Golf is an outdoor sport which is optimally played during times of mild weather. A reasonable assumption is that local courses will sell the most rounds of golf and the most products via concessions during times of mild weather because patrons value the experience of playing in comfortable conditions. During days of extreme weather, the golf course experiences a decrease in revenue because patrons do not value paying for golf during days of rain, cold, or extreme heat.
Given these factors, a local golf course may enhance its business by:
- Utilizing weather data and analytics tools to better understand the relationship between weather, sales, and operational costs.
- Analyzing patron information captured when rounds of golf are sold, such as names, addresses, ages, etc. Businesses often use customer relationship management (CRM) software that collects data like customer records or sales transactions. This data provides insight into their customers’ spending, use of products or services, and other consumer behaviors which may lead to cross sales, or selling additional products to current customers. The capture and retention of these types of information may introduce data privacy concerns. These issues are addressed later in this document.
- Leveraging complimentary technology such as a 3rd party mobile application and geospatial data to deliver experience enhancing information to the golfer via a smart-device which, for example, could provide the golfer’s current distance to the green. An enhancement in experience increases the value of the business’ product (golf) and therefore drives additional revenue and distinguishes the business from its competitors.
Once a business has identified the target datasets it needs to implement data-centric business enhancements, it can develop a detailed plan. The plan can detail all of the resources i.e., funding, subject matter expertise, time, tools, required to execute the initiative and detail the selected datasets and analytical approaches to be used. This is a critical point in the planning process. If the business does not have in-house expertise with data collection and analytics, the business may engage a consultant or outside firm with the requisite skills. A subject matter expert can help validate the data-centric value proposition, make recommendations on analytical approaches, and provide support in implementation.
The following are approaches to data analytics which are used to glean insights from data:
- Descriptive Analytics: Uses collected historical data to provide insights into what has happened in the past.
Example: Use a business intelligence software tool to generate a report showing how many rounds of golf were played each month during the prior twelve months. Descriptive analysis will allow the business to identify slow months in order to develop sales and marketing strategies to address the slowdown in business.
- Diagnostic Analytics: Uses collected data to identify why something is occurring within the business.
Example: The local golf course may analyze the average high temperature, low temperature, and chance of precipitation for each day over the past year. This level of analysis will provide insight into the weather conditions which most greatly impact revenue, both negatively and positively.
- Predictive Analytics: Uses collected data to predict what will happen in the future.
Example: The local golf course integrates a commercial weather prediction service and its sales management application to utilize weather data to predict future sales. This allows the golf course to predict future revenue based upon weather data.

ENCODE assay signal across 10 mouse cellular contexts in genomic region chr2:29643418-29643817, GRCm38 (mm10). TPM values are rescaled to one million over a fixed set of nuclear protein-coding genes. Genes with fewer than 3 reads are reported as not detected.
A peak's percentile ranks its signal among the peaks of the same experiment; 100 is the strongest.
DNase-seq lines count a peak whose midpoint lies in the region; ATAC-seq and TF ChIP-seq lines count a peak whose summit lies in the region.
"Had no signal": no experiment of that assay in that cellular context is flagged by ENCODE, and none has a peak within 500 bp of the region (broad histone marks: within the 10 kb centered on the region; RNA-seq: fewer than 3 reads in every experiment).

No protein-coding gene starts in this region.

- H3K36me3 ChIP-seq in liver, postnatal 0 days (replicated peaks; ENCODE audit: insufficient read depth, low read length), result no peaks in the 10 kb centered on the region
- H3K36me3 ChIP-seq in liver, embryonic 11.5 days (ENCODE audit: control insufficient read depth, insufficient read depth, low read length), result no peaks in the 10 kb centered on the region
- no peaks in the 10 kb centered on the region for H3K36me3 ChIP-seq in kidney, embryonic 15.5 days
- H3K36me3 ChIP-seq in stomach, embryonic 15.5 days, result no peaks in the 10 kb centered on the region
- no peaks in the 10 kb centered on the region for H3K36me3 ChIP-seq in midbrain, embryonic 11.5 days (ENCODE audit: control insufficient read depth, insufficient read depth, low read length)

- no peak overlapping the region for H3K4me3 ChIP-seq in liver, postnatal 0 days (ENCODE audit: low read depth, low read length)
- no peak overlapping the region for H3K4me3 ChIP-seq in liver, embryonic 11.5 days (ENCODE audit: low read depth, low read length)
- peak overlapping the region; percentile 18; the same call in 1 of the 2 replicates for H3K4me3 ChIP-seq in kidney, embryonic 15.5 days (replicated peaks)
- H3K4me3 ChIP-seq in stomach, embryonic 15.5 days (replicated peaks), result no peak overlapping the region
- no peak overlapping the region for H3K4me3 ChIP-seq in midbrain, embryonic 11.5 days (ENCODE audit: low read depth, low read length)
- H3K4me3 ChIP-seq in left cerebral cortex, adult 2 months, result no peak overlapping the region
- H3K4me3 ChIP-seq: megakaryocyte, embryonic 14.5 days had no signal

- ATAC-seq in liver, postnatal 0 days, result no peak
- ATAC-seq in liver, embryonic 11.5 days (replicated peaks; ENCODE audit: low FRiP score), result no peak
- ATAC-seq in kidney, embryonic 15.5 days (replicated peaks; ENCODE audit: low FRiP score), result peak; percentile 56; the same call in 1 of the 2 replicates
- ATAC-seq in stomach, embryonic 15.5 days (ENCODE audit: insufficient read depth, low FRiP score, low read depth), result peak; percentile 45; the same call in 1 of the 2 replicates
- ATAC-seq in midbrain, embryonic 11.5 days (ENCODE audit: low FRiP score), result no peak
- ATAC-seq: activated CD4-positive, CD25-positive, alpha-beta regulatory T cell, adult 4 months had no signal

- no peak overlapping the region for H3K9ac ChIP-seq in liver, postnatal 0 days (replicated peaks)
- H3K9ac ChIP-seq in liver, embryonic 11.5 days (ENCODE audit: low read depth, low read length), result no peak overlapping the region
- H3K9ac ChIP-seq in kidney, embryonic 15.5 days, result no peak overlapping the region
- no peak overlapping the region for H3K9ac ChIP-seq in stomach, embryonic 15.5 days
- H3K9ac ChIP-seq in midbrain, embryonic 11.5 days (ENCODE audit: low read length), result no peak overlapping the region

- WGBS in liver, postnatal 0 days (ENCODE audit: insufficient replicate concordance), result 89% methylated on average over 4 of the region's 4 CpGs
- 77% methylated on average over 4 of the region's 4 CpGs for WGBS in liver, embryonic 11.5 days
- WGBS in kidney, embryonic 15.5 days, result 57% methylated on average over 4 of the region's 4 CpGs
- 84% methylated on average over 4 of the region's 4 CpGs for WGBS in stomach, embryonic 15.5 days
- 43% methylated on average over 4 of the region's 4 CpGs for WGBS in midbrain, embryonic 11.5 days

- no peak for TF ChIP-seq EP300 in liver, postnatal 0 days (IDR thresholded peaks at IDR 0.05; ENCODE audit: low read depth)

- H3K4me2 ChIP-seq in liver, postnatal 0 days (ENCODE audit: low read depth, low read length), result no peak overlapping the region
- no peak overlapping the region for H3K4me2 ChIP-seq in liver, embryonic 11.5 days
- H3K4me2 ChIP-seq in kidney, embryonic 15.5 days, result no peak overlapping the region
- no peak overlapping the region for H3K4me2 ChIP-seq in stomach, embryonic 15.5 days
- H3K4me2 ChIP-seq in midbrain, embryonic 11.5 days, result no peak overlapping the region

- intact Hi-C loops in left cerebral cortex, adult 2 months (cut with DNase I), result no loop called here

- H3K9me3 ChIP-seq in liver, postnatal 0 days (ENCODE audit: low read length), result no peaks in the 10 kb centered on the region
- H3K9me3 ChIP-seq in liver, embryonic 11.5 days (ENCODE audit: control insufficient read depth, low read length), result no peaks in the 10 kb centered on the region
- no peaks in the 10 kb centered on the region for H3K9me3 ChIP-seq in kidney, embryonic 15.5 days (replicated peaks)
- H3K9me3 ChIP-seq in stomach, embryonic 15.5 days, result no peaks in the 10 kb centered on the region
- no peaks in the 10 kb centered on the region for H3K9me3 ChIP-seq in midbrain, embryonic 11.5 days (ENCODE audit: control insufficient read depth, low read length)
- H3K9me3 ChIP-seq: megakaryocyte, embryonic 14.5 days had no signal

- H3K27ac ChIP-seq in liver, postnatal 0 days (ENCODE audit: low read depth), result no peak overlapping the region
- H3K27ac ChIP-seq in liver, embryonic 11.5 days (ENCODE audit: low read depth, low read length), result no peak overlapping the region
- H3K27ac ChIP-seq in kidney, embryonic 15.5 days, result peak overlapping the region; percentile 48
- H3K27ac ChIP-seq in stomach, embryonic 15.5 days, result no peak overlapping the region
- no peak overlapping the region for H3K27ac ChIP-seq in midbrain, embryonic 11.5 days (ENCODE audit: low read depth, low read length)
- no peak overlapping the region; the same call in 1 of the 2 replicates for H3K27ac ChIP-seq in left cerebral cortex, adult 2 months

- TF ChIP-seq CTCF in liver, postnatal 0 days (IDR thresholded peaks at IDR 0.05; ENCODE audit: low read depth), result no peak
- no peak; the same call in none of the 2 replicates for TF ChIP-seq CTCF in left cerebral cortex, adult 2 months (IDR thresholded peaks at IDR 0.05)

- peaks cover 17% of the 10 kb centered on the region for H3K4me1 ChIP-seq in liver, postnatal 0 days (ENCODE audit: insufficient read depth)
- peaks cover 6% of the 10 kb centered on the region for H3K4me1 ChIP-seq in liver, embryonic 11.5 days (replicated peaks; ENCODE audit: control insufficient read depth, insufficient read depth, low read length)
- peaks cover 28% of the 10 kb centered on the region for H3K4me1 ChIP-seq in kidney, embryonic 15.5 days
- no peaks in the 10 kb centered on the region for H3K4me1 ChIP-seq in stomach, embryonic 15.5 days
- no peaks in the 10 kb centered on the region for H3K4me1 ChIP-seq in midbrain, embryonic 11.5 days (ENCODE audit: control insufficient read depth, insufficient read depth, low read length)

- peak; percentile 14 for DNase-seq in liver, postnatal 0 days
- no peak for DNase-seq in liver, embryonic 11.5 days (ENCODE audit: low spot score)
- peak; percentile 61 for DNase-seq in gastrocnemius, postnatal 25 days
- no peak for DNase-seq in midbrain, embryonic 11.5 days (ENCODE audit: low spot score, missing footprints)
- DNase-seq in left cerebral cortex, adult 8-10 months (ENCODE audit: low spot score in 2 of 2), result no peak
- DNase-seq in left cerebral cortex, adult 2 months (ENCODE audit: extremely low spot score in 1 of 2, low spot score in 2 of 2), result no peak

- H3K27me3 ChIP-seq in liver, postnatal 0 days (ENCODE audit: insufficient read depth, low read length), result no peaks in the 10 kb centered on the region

- Prescriptive Analytics: Prescribes action based on analysis of data resulting from past events.
Example: The local golf course may use analytics to determine when to scale-up or scale-down staffing based upon weather. The course may also choose to automate the pricing of a round of golf based upon weather conditions to capture business that would otherwise have been lost during non-ideal conditions.
The collection of data about individuals may present various privacy, protection, legal, and regulatory concerns. Business owners will need to evaluate which sensitive data types they are collecting, how they are utilizing the data, and how they are managing collected data to ensure legal and regulatory compliance. Data collected about individuals will differ based upon the type of business, products and services provided. A business such as a golf course may have minimal data privacy and data protection concerns and a business operating within the healthcare industry might collect and maintain much more sensitive data.
The following sensitive data types are commonly collected by businesses:
- Confidential Business Information
- Personally Identifiable Information (PII)
- Payment Card Industry (PCI)
- Protected Healthcare Information (PHI)
Confidential Business Information
Confidential Business Information refers to information where disclosure may harm the business and/or its business associates. Confidential Business Information is intended to be kept for internal use only and may include information pertaining to: trade secrets, processes, operations, style of works, or apparatus, or to the production, sales, shipments, purchases, transfers, identification of customers, inventories, or amount or source of any income, profits, losses, or expenditures of any person, firm, partnership, corporation, or other organization, or other information of commercial value. Business Confidential Information should be protected under non-disclosure agreements. Businesses should engage legal counsel to review any agreements established with other companies and organizations who are providing data under a non-disclosure or terms-of-use agreement to ensure compliance. Any breach of these agreements may bring lawsuits against the business.